Microsoft highlights: Windows platforms to become history...
December 21, 2008 4:08pm CST
The technology is developing too fast for Windows platforms to catch up and to remain stable and trusted. In this context, Microsoft pointed out at Midori, the nominated heir of Windows' binary empire, which would have nothing in common with XP, Vista, NT or 98. It will mutate the concept of OS-operating system with 360 degrees. Midori would have a virtual machine architecture, able to instantly connect to the Internet and recognize any possible hardware configuration. In this context, each device/perypheral won't come with drivers, the software won't be installed in the computer but run directly on virtual memory in Internet - allowing Microsoft a huge control over the software piracy processes. Arguably, the new virtual machine will be compatible with all old programs ever created by mankind. Do you think this mutation of the current Microsoft operating systems would affect you?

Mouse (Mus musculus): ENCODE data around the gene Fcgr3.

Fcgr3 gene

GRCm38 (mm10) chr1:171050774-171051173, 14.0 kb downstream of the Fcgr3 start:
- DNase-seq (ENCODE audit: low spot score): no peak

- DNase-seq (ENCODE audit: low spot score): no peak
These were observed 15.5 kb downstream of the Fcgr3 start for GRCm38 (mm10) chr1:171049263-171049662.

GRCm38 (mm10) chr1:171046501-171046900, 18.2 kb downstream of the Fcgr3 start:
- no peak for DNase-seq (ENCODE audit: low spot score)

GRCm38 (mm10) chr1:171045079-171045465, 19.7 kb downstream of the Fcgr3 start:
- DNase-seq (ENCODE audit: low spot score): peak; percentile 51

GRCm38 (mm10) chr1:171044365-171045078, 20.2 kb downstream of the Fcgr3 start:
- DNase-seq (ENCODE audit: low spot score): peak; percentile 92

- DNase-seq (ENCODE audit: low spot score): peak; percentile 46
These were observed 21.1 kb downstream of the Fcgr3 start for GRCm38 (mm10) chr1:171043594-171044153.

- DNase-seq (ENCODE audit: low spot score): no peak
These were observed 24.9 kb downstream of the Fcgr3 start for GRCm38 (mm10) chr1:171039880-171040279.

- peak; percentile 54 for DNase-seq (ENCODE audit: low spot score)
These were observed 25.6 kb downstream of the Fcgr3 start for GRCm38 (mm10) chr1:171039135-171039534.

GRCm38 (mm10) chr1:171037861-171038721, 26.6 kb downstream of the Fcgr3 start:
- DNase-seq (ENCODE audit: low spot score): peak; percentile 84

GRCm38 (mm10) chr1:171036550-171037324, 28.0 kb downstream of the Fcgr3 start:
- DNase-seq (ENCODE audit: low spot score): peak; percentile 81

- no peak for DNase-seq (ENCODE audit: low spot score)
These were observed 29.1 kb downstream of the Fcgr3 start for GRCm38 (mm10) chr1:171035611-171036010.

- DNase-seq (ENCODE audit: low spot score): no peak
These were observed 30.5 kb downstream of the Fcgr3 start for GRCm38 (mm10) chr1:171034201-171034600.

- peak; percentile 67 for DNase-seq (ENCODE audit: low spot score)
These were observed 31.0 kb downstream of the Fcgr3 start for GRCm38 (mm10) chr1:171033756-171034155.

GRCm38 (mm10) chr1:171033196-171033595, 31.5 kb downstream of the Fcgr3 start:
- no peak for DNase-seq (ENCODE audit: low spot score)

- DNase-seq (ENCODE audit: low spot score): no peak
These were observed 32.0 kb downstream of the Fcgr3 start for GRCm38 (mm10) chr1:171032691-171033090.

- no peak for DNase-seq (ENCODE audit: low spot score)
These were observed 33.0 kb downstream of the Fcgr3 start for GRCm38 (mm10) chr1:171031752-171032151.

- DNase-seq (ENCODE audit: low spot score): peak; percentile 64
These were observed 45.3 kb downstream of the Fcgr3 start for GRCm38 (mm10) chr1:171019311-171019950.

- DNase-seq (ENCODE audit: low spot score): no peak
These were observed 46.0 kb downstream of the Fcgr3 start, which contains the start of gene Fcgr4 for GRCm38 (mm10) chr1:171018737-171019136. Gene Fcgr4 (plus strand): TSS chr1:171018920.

22 Dec 08
I'm an application programmer, hence, I don't think it will affect my work in a significant way, if at all, it will make my job easier, because peripheral support will be abstracted even more. I would guess, that it will affect the jobs of system level programmer or device level programmers, because they would have to deal with the microkernel now, instead of the usual API's exposed by the device. I like the idea of controlling the software piracy process, people should pay for software if they use it, if they don't like to pay for operating system or any other software, they have to do so using legitimate means, may be look at open source software -- it will have it's own pros and cons, of course. happy lottin, thanks.